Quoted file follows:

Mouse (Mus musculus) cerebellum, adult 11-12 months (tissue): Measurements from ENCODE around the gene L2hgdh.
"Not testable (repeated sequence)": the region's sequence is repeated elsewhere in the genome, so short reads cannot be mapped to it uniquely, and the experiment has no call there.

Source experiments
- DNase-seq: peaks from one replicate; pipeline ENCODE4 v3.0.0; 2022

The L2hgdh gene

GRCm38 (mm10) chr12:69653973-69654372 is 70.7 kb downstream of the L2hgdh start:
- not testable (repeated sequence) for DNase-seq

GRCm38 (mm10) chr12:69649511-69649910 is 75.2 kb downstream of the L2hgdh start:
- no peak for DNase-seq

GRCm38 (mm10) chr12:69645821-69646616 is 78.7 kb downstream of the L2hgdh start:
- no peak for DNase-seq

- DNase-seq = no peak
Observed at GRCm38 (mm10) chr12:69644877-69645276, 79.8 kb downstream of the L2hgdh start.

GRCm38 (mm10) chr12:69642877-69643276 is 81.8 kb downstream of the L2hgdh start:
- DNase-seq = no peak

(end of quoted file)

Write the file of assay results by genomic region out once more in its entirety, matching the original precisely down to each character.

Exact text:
Mouse (Mus musculus) cerebellum, adult 11-12 months (tissue): Measurements from ENCODE around the gene L2hgdh.
"Not testable (repeated sequence)": the region's sequence is repeated elsewhere in the genome, so short reads cannot be mapped to it uniquely, and the experiment has no call there.

Source experiments
- DNase-seq: peaks from one replicate; pipeline ENCODE4 v3.0.0; 2022

The L2hgdh gene

GRCm38 (mm10) chr12:69653973-69654372 is 70.7 kb downstream of the L2hgdh start:
- not testable (repeated sequence) for DNase-seq

GRCm38 (mm10) chr12:69649511-69649910 is 75.2 kb downstream of the L2hgdh start:
- no peak for DNase-seq

GRCm38 (mm10) chr12:69645821-69646616 is 78.7 kb downstream of the L2hgdh start:
- no peak for DNase-seq

- DNase-seq = no peak
Observed at GRCm38 (mm10) chr12:69644877-69645276, 79.8 kb downstream of the L2hgdh start.

GRCm38 (mm10) chr12:69642877-69643276 is 81.8 kb downstream of the L2hgdh start:
- DNase-seq = no peak